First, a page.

On Petitions for Rehearing
Rehearing Denied September 28, 1994,
Before: Ferren and Schwelb,* Associate Judges, and Kern, Senior Judge.
The opinion of the court was delivered by: Per Curiam
On consideration of this court's order of April 2, 1993, directing that the petition for rehearing filed by intervenor be held in abeyance pending the hearing on the merits, and that the record on review be supplemented to include "petitioner's Exhibit 1B," and the Department of Employment Services compensation order of May 20, 1994, it is
ORDERED that rehearing is granted. It is FURTHER ORDERED that the appeal is dismissed as moot. It is
FURTHER ORDERED that the decision of the court entered on June 7, 1991, and reported at: 592 A.2d 1014, is vacated.
Statement of Senior Judge KERN, with whom Associate Judge SCHWELB joins, on granting the rehearing, dismissing the appeal, and vacating the opinion: In Harris v. District of Columbia Department of Employment Services, 592 A.2d 1014, 1018 (D.C. 1991), we held that "unless the employer sent a copy of [the injury report it was mandated to make to the Department of Employment Services ("DOES")] to the employee, the limitations period did not begin to run" under the District of Columbia Workers' Compensation Act. D.C. Code §§ 36-301 to -345 (Repl. 1993). We reversed the determination by respondent (DOES) that because petitioner's complaint was filed in 1988, more than one year after his employer's filing of its report in 1986, petitioner's claim was necessarily barred by the Act's one-year statute of limitations, § 36-332 (f). We remanded the case for further findings as to when petitioner received notice that his employer had filed its report with DOES and whether the limitations period had been tolled due to delay of that notification.
Petitioner then filed a motion to supplement the record on review and to dismiss summarily the appeal and remand the case for a hearing on the merits. On May 19, 1992, we ordered that the motion to supplement the record on review be granted for petitioner's Exhibit 1B. Exhibit 1B is Employee's Notice of Accidental Injury or Occupational Disease filed by petitioner with the Office of Workers' Compensation on May 8, 1986. We further ordered that petitioner's motion was granted to the extent that this appeal was remanded to the DOES for a hearing on the merits of petitioner's claim.
The admission of Exhibit 1B into the record on review essentially mooted the court's original opinion directing DOES to determine on remand when petitioner was informed that his employer filed the report with DOES. Exhibit 1B reveals that petitioner filed a claim prior to the employer filing its report. Therefore, the inquiry as to whether petitioner was notified of his employer's subsequent filing was rendered inconsequential. In essence, Exhibit 1B made this court's opinion of June 7, 1991, unnecessary. The panel then clarified its May 19, 1992, order with an order on April 2, 1993, directing that on remand DOES should also determine whether the documents filed in this Court, including Exhibit 1B, constitute a timely filed claim. In addition, we ordered that the petition for rehearing filed by intervenor be held in abeyance.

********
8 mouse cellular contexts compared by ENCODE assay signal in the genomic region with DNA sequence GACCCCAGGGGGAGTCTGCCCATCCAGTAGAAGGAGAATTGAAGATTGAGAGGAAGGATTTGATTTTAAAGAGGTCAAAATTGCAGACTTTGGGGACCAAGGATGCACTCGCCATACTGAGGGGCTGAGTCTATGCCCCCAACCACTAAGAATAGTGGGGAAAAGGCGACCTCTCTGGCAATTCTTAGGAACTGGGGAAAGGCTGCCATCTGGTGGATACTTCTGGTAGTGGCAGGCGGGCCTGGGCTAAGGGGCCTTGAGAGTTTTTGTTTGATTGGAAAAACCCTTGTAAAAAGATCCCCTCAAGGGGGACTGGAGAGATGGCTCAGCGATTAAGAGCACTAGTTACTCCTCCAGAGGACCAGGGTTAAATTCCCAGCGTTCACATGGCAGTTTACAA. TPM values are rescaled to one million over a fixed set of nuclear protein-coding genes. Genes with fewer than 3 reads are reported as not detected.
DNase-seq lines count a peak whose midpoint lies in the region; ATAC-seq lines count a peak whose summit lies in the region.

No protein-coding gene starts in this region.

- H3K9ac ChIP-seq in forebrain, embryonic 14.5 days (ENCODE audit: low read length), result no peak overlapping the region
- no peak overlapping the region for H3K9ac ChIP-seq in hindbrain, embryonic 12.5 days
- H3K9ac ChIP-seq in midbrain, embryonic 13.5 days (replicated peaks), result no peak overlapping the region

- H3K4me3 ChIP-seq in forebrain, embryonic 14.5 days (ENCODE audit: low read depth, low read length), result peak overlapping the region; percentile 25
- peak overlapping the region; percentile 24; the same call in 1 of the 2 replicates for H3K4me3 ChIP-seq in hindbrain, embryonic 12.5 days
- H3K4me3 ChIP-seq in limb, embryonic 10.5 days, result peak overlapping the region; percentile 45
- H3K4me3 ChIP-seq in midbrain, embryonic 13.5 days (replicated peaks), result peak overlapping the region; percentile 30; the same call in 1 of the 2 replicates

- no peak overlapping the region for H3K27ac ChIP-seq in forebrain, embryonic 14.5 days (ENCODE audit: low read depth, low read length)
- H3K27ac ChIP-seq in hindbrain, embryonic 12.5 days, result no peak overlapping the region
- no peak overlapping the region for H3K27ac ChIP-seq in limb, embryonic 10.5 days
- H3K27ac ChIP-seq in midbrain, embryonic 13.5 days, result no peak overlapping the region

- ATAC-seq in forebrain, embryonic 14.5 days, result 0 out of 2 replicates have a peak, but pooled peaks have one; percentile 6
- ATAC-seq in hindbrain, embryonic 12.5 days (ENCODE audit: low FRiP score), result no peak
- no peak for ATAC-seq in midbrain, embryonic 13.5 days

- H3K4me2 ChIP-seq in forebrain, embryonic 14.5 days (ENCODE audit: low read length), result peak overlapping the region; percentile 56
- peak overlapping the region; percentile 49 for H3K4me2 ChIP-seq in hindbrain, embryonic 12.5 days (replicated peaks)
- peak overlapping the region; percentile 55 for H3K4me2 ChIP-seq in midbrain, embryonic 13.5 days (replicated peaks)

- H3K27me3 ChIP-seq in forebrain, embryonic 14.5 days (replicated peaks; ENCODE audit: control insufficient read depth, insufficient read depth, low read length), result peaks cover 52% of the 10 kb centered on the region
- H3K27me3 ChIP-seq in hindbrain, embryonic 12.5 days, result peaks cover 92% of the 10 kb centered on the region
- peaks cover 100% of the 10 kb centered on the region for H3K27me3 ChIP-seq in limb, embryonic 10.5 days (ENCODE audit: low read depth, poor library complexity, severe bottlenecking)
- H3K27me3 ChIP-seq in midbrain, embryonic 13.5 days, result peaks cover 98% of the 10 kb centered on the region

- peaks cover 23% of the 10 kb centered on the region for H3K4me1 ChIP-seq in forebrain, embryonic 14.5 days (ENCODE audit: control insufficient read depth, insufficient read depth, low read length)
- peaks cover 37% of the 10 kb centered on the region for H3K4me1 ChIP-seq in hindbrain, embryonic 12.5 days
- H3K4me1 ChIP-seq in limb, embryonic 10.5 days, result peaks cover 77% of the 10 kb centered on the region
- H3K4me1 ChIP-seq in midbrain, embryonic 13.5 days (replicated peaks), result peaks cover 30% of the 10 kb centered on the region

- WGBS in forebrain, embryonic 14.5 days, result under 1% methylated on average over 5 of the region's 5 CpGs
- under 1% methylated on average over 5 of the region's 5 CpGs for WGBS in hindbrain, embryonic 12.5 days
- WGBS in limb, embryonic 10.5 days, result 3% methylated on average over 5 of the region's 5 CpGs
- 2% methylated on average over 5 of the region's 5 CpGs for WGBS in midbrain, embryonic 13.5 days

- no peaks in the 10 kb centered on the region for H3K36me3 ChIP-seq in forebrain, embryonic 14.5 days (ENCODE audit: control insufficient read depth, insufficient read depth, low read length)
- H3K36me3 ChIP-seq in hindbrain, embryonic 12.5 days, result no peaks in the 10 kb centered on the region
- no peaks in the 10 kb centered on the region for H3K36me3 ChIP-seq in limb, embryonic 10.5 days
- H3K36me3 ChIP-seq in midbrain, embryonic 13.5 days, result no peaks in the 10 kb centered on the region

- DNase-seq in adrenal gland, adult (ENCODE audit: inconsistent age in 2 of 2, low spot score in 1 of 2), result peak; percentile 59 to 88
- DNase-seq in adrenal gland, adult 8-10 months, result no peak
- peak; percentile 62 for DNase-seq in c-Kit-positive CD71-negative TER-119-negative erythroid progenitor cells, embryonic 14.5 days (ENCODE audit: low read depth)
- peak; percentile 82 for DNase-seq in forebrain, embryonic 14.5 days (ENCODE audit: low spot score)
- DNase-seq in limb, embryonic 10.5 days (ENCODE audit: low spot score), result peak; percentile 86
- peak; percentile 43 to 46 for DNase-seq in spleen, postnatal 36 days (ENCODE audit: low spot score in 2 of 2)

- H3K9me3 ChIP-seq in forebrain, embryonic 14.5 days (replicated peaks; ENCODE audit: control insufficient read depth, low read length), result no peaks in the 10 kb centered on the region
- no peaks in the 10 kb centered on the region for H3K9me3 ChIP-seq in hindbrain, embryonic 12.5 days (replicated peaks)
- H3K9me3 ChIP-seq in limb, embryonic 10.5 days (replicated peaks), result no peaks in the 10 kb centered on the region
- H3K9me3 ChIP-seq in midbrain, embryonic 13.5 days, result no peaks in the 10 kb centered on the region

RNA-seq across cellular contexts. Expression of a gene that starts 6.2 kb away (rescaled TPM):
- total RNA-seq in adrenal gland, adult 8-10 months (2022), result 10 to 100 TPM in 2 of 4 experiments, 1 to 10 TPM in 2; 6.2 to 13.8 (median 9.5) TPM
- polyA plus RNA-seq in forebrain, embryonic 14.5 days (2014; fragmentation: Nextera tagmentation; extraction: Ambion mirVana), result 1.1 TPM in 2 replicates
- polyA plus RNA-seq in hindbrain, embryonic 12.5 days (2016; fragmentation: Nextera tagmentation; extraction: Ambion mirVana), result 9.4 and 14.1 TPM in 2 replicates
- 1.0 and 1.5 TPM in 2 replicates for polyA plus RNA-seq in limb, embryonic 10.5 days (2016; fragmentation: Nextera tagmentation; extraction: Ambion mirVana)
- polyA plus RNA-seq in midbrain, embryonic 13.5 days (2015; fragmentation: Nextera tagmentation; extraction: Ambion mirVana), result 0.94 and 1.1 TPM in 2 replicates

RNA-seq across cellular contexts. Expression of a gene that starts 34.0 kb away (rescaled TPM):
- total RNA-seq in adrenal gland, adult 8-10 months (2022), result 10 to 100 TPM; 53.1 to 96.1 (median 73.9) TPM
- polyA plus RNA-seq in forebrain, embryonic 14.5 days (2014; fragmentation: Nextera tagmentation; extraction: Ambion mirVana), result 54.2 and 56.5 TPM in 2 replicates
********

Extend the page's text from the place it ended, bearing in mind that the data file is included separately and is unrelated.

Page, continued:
On May 20, 1994, a Hearing and Appeals Examiner denied petitioner's claim for relief, concluding that the Act did not apply to this case. The examiner found that petitioner's August 1983 injury was a recurrence of an injury sustained on March 22, 1977, and, therefore, was not amenable to adjudication under the Act which became effective on July 26, 1982. *fn1 In his finding of facts the examiner found that the parties stipulated that the claim was filed in a timely manner. Thus, the parties accepted Exhibit 1B as conclusively establishing that petitioner had indeed filed a claim in a timely manner.
Given this court's prior acceptance into the record of Exhibit 1B and the parties' stipulation on remand that the claim was timely filed we now vacate our earlier opinion, reported at: 592 A.2d 1014, since the issue determined by this Court is and was moot or non-existent. "The vacation by a deciding appellate court of its own opinion once rendered is a discretionary matter." Wheeler v. Goulart, 623 A.2d 1177, 1178 (D.C. 1993). Exhibit 1B reveals that our earlier opinion was never relevant to the factual situation because there is no dispute as to whether petitioner timely filed a claim. The opinion should be vacated since it is advisory and resolves an issue that, in light of new information, is no longer an issue on appeal and because the petition for rehearing and rehearing en banc was still pending. See Clarke v. United States, 286 U.S. App. D.C. 256, 915 F.2d 699 (1990) (en banc) (vacating panel decision when rehearing and ...